Problem Family: We know the concept, but what is it actually? How are things in such a house? And what is causing the problems? Filmmaker Sahar Maraji goes in search of answers in the four parts of the Lost Children documentary series.
For three months, Sahar was immersed in the lives of three “problem families”. She would spend time with them daily, sometimes for 24 hours at a time. “I hope to give the viewer, as well as welfare institutions and the government, a good picture of what is happening in a problem family.
I’ve previously made series about abuse, addiction, and crime, such as Tygo in the GHB and Vernaedd. In the research phase, many people said they came from a troubled family. It made me curious about how upbringing in such a family would work. With Lost Children showed that.”
How are things going?
“In such a family there is one or more problems every day. Sometimes something lurks in the background, and sometimes something really happens. Family fun moments and difficulties alternate constantly. For the series, I followed Astrid’s family. She entered their home while she and her husband were arguing; she She argued with her ex-husband that morning; the children were covered in shingles; and the house was packed.
I almost felt part of these families
I know from my other documentaries that people often think: a difficult childhood means one without love. I was curious if this is true. How much warmth and affection is there? The three families I followed were very loving. This series also shows how it is possible to become or remain a problem family.
Can you lift a corner of the veil?
“If you have a problem and you’re in a stable environment, it’s easier to get the attention you need. But if everyone in the family has a problem, then everyone needs the same attention, and you have to give it too. That way you end up in a way.” clogged, and the problems only get worse.
We see this with his mom, Meryl. She suffers from stress and has a daughter, Nohemy, who has autism spectrum disorder and an emotion regulation disorder. Nohemy has to learn to deal with this, and he needs to rest. Meryl must support her daughter, while also longing for peace. This preoccupation exacerbates Merrill’s overstimulation.”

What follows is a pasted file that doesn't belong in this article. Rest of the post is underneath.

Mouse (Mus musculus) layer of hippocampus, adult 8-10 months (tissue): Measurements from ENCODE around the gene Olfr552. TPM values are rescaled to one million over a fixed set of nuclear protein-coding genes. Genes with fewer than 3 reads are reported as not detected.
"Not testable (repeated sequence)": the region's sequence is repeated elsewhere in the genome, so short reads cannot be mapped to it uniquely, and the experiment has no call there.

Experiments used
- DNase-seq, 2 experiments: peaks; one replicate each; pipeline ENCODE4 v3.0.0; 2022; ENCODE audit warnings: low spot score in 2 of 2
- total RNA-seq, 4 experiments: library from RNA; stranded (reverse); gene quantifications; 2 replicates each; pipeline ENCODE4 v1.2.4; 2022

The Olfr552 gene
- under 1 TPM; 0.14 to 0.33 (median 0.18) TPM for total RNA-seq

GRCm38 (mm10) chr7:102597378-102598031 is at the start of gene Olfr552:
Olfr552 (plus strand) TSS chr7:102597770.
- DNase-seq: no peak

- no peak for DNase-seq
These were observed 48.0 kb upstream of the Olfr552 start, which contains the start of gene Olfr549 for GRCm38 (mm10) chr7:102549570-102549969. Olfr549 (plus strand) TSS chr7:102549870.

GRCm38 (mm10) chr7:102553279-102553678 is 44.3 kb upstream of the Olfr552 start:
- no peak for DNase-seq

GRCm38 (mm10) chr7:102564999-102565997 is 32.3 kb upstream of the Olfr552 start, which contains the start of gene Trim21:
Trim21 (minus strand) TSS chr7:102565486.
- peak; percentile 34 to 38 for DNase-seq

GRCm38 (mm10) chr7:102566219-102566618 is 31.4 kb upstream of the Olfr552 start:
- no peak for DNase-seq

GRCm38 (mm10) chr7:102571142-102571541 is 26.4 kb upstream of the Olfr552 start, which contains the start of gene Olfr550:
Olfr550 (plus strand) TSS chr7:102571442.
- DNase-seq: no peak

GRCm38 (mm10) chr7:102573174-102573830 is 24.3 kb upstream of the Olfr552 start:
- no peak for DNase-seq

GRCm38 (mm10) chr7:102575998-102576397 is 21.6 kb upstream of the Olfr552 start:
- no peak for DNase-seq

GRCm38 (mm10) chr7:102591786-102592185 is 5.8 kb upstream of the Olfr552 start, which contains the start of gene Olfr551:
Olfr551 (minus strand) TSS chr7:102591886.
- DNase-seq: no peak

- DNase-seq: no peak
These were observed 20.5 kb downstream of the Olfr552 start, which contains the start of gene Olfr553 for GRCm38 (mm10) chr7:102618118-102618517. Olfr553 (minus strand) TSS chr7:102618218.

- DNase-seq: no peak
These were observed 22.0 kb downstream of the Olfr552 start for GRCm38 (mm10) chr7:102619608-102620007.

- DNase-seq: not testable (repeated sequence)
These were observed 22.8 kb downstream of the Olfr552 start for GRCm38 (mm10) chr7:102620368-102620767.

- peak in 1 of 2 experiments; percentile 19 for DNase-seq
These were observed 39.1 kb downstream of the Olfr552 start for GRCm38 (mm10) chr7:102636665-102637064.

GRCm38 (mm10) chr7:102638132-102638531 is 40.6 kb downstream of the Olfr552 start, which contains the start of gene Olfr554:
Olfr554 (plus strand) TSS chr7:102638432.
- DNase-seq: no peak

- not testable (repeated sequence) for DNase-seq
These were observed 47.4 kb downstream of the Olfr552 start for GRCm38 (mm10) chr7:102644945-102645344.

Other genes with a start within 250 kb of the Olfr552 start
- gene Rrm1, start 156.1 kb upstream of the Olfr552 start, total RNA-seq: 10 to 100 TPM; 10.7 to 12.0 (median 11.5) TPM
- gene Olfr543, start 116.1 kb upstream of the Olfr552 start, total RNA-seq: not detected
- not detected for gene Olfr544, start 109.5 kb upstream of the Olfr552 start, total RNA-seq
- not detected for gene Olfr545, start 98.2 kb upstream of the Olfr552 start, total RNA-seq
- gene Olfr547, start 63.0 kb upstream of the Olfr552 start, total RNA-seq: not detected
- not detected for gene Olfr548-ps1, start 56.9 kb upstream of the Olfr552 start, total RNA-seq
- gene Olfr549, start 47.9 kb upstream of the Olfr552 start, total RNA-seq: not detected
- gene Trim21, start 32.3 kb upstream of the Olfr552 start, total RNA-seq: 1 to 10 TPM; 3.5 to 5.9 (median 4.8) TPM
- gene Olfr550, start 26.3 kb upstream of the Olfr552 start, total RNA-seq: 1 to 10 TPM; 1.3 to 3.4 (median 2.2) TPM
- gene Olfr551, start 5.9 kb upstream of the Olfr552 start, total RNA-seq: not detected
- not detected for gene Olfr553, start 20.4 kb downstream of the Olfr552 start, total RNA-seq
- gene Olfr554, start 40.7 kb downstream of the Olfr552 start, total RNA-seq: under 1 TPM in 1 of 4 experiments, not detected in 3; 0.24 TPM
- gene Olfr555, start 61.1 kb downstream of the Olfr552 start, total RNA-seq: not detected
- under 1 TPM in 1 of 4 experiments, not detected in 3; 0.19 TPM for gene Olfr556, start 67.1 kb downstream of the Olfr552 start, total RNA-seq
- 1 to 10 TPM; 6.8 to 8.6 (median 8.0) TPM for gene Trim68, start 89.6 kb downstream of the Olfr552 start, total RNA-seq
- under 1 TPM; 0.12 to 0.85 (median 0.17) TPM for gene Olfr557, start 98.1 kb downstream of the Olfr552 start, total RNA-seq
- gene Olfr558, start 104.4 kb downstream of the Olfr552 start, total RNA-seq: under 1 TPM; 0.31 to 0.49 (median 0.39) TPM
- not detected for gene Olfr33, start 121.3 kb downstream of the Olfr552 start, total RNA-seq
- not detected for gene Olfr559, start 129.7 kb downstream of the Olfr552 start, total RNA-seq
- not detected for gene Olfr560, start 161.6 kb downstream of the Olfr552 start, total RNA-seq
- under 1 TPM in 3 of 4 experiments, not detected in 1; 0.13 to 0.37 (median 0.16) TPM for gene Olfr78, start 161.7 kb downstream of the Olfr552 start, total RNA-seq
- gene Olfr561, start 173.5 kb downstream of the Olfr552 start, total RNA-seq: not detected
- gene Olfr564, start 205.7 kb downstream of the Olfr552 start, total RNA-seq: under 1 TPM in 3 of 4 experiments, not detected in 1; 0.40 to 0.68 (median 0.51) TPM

These families share their story
in missing children Sahar follows three families, each with different problems.
Marjolene and Ronald live in Friesenveen and have three children: Florijn, Gondar and Lind. Everyone in this family is talented, but the family members also suffer from psychological problems. Three years ago, the parents sought help from youth services, but have since been embroiled in a battle with child protection. They receive a report that one of their children may be placed under supervision. For better care and education of their children, the family decided to move to Belgium.
Astrid and Peter live in North Amsterdam and have four children: Roden, Rowan, Rowena and Wendy. The family has serious financial problems, a very small home, and unresolved trauma. Almost every day the bucket overflows, and this creates an explosive atmosphere in the house.
Meryl and Gerson live in Rotterdam and have two children: Isai and Nohime. Nohemy has autism and an emotion regulation disorder, Meryl is overwhelmed by the pressure of caring for Nohemy. Gerson has ADD, and little Isai is very busy. The parents do everything they can to provide an orderly and peaceful home environment
It was “extremely difficult” for Sahar to live so intensely with families. “It’s one of the hardest docuseries I’ve made. I usually follow one person, and now I live with three families. The parents experienced intense emotions – such as grief, frustration and panic – because it revolved around their children. Suffering from the pain of these parents made it heavy. I almost felt “I feel like I’m part of these families, so I really had to switch after the day of shooting. Sometimes that came with tears. But I thought it was worth it, because I wanted these people to tell their story.”
Magic wants to show that the world is not black and white. “When it comes to relationships, we cannot judge situations as right or wrong. When you are willing to accept that there is a gray area – for example in parenting – you will gain more understanding of each other. Moreover, choices come from your history and your intentions. The families in this series show that. We hope this helps us understand each other better.”